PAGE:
Public acceptability of non-pharmaceutical interventions to control a pandemic in the United Kingdom: a discrete choice experiment

Luis Enrique Loria Rebolledo, Mandy Ryan, Verity Watson, Mesfin Genie, Ruben Andreas Sakowsky, Daniel Powell, Shantini Paranjothy

Research output: Working paperPreprint

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Abstract

Abstract
Objective: To understand how individuals make trade-offs between features of lockdown interventions to control a pandemic across the four nations of the United Kingdom.

Design: Survey that included a Discrete Choice Experiment (DCE). The survey design was informed using policy documents, social media analysis and with input from remote think-aloud interviews with members of the public (n=23).

Setting: Nation-wide survey across the four nations of the United Kingdom. Representative sample in terms of age and sex for each of the nations recruited using an online panel between 29th October and 12th December 2020.

Participants: Individuals who are over 18 years old. A total of 4120 adults completed the survey (1112 in England, 848 in Northern Ireland, 1143 in Scotland and 1098 in Wales).

Primary outcome measure: Adult’s preferences for, and trade-offs between, type of lockdown restrictions, length of lockdown, postponement of routine healthcare, excess deaths, impact on ability to buy things and unemployment.

Results: In all four countries, one out of five respondents were willing to reduce excess deaths at all costs. The majority of adults are willing to accept higher excess deaths if this means lockdowns that are less strict, shorter and do not postpone routine healthcare. On average, respondents in England were willing to accept a higher increase in excess deaths to have less strict lockdown restrictions introduced compared to Scotland, Northern Ireland, and Wales, respectively.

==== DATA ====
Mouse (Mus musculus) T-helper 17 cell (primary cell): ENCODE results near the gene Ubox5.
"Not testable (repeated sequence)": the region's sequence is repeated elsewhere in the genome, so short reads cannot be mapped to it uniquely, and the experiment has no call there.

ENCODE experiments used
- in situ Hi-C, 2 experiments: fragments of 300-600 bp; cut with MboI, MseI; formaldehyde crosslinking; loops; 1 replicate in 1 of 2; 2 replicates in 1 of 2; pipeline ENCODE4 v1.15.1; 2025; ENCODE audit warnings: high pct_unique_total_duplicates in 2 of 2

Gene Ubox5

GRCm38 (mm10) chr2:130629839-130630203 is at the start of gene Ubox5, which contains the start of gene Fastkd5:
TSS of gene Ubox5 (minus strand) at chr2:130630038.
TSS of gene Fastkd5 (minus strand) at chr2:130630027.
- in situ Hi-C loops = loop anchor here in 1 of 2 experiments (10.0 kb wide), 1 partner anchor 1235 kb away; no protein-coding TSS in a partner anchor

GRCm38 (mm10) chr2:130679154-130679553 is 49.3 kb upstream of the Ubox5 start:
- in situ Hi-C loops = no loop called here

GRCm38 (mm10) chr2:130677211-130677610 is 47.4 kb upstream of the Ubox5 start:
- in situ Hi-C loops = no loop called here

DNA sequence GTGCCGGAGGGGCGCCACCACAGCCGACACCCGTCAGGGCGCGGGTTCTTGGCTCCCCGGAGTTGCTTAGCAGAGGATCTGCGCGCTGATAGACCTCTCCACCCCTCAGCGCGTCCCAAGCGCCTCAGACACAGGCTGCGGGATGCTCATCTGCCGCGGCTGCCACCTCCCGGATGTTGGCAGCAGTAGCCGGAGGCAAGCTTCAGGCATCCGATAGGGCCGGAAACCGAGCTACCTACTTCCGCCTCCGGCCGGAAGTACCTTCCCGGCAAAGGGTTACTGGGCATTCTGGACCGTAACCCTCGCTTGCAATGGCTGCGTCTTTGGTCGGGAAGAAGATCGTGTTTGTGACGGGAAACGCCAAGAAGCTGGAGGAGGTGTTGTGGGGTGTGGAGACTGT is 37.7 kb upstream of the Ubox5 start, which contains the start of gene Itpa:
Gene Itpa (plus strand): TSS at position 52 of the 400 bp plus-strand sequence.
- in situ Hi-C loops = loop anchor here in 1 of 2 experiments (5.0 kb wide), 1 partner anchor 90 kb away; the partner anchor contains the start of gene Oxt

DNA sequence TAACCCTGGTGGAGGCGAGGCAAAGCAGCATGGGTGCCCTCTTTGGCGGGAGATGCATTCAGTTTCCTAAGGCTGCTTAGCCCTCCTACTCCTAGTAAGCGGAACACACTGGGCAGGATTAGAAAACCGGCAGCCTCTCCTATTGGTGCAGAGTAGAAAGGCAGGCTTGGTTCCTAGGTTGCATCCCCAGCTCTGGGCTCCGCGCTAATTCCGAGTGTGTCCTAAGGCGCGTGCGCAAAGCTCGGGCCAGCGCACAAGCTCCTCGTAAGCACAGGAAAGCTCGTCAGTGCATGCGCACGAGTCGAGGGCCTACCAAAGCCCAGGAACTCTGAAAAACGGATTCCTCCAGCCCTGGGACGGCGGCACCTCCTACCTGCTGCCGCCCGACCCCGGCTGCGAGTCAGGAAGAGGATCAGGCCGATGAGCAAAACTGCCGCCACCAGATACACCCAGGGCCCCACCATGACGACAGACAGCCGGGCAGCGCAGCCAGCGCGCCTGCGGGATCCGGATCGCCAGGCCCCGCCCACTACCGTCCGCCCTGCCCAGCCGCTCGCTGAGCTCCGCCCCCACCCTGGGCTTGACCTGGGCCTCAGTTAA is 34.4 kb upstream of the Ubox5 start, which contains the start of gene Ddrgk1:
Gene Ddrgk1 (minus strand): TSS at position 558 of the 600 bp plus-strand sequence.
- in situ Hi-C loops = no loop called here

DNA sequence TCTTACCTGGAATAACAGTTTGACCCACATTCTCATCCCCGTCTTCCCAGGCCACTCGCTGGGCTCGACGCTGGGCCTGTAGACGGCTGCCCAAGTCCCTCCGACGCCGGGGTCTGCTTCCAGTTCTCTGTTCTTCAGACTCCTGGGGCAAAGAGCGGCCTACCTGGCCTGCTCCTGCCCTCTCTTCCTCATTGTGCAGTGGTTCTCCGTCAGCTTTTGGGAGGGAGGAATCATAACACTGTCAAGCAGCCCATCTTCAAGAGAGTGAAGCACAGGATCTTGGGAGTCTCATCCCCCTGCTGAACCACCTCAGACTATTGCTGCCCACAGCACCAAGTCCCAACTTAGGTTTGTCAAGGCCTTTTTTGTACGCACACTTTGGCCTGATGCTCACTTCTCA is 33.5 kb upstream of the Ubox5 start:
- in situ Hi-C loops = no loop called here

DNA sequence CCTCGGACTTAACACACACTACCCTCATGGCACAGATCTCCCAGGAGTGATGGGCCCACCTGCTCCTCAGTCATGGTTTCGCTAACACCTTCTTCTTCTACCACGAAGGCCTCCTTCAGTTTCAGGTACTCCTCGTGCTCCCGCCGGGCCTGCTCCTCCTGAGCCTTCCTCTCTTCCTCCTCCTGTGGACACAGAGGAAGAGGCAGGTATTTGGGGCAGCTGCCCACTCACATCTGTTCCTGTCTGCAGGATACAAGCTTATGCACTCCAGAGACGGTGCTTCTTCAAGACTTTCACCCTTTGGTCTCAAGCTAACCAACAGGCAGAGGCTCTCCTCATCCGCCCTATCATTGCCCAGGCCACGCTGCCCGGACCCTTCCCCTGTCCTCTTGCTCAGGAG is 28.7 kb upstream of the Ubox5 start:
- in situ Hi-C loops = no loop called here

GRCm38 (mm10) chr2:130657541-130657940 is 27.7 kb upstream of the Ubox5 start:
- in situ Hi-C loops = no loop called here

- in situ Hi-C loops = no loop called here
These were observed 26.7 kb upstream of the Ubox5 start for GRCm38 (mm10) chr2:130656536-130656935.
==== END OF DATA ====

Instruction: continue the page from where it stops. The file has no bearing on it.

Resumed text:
Conclusions: The majority of the UK population is willing to accept the increase in excess deaths associated with introducing less strict lockdown restrictions. The acceptability of different restriction scenarios varies according to the features of the lockdown and across countries. Authorities can use information about trade-off preferences to inform the introduction of different lockdown restriction levels, and design compensation policies that maximise societal welfare.
Original languageEnglish
PublisherMedRxiv
Number of pages23
DOIs
Publication statusPublished - 14 Oct 2021

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